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**FINAL**

KENDRA J. THIGPEN, Plaintiff-Appellant, v. CORAZON NGO, M.D., MARSHALL B. FRINK, M.D., NATIONAL EMERGENCY SERVICES, INC., EMERGENCY PHYSICIANS ASSOCIATION, INC., CP/NATIONAL, INC. a/k/a COMMUNITY PHYSICIANS/NATIONAL, INC., and ONSLOW COUNTY HOSPITAL AUTHORITY, Defendant-Appellees

No. COA00-409

(Filed 1 May 2001)

Medical Malpractice--Rule 9(j) certification lacking in original complaint--amended complaint--Rule 15 prevents dismissal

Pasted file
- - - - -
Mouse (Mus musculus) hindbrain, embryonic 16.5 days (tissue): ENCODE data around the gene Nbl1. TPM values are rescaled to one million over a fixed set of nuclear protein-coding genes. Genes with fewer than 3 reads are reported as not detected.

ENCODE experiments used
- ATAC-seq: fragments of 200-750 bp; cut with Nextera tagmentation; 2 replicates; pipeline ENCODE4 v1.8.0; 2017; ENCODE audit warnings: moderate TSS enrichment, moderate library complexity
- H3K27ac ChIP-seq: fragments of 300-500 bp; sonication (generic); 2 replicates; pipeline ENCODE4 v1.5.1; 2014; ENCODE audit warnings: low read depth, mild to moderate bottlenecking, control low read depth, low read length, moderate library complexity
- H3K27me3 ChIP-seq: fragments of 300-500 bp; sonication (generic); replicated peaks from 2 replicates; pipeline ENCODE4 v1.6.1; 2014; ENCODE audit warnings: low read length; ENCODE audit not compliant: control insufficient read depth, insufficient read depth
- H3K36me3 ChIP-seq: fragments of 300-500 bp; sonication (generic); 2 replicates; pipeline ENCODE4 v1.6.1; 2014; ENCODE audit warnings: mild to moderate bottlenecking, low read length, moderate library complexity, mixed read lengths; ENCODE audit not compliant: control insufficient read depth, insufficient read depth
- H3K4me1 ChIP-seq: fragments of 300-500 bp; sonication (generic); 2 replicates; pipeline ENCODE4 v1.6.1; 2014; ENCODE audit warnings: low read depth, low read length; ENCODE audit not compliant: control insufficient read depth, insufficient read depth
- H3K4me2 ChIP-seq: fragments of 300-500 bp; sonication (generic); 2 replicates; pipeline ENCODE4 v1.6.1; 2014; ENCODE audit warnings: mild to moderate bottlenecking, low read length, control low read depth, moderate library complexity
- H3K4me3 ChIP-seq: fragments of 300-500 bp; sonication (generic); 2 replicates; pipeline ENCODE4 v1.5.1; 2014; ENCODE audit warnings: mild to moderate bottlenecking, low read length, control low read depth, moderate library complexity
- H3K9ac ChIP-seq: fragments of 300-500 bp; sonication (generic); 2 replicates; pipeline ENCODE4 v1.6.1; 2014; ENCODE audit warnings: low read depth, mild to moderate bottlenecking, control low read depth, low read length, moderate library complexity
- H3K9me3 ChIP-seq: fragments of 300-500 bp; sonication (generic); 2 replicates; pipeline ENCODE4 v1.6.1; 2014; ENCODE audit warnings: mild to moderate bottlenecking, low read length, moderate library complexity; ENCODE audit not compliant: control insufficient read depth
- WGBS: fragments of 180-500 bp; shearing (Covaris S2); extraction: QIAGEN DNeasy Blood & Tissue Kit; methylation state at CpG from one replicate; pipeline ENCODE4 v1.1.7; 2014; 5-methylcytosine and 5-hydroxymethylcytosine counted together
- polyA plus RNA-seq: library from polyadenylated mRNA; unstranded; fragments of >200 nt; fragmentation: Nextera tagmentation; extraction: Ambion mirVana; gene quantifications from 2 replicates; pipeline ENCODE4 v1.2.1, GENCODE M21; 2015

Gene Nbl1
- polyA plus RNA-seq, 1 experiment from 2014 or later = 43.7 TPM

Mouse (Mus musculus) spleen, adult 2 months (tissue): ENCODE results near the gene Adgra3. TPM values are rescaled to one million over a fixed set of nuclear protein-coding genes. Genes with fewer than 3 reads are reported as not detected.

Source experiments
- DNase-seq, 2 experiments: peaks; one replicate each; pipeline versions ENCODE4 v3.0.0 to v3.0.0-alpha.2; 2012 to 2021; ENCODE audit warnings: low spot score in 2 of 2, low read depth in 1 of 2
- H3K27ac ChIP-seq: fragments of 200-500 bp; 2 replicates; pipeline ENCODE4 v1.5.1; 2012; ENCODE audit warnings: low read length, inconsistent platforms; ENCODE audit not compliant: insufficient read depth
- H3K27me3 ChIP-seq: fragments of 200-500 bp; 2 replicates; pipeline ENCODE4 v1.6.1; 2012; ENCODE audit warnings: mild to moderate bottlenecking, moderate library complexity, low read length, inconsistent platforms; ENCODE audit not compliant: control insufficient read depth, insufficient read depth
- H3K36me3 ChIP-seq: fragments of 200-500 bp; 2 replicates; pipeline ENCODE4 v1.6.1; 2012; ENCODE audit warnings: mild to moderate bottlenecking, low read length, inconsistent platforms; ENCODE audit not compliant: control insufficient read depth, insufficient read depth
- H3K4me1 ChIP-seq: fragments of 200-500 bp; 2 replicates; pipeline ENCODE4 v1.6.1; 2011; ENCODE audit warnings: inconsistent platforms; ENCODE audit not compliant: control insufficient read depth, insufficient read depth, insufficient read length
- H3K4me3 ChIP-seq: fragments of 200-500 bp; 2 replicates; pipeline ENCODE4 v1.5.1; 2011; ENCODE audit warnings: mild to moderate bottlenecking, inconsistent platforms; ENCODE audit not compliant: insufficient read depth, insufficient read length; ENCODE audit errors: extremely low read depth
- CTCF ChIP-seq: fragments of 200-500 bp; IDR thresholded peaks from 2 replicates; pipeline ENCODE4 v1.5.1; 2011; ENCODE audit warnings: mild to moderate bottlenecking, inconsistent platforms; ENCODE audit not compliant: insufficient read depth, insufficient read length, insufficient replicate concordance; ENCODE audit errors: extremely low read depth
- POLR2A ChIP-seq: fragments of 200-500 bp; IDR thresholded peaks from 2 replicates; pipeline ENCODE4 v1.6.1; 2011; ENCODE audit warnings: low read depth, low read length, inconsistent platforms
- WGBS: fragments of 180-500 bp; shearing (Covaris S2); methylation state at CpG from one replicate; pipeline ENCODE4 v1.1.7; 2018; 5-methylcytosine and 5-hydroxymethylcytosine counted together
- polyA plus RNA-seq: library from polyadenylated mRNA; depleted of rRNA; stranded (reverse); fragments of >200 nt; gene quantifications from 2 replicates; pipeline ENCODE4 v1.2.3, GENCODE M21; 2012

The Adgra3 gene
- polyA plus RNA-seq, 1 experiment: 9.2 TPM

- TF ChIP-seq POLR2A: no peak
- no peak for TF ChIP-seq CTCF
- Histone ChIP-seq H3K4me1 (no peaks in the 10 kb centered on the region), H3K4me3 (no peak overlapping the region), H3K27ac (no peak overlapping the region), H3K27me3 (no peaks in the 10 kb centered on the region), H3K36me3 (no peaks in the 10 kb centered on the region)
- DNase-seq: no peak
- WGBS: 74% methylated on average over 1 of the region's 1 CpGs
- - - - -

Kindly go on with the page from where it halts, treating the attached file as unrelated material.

The trial court erred in a medical malpractice action by dismissing plaintiff's original and amended complaints based on an alleged failure to comply with the certification requirements of N.C.G.S. § 1A-1, Rule 9(j), because: (1) a complaint may be amended under N.C.G.S. § 1A-1, Rule 15 to prevent dismissal for failure to include Rule 9(j) certification; (2) Rule 9(j) certification that the medical care has been reviewed by a medical expert is merely a pleading requirement and has no effect on plaintiff's burden of proof under N.C.G.S. § 90-21.12; (3) plaintiff's amended complaint with the inclusion of the Rule 9(j) certification must be deemed under Rule 15(c) to have been filed at the time of the original complaint since plaintiff's original complaint includes notice of transactions or occurrences sufficient to allege medical malpractice under N.C.G.S. § 90-21.12; (4) plaintiff's amended complaint is not prevented from relating back under Rule 15(c) since all parties and all claims were the same in both plaintiff's original and amended complaints; (5) an amended complaint certifying that a medical review took place, without more, satisfies the language of Rule 9(j); (6) a plaintiff could not unilaterally extend the time for certification by amending later without the necessity of a showing of good cause when a plaintiff is bound under N.C.G.S. § 1A-1, Rule 11(a) by a duty of good faith when filing a complaint; and (7) the statute of limitations was extended pursuant to Rule 9(j) meaning plaintiff filed her original complaint within the extended statute of limitations.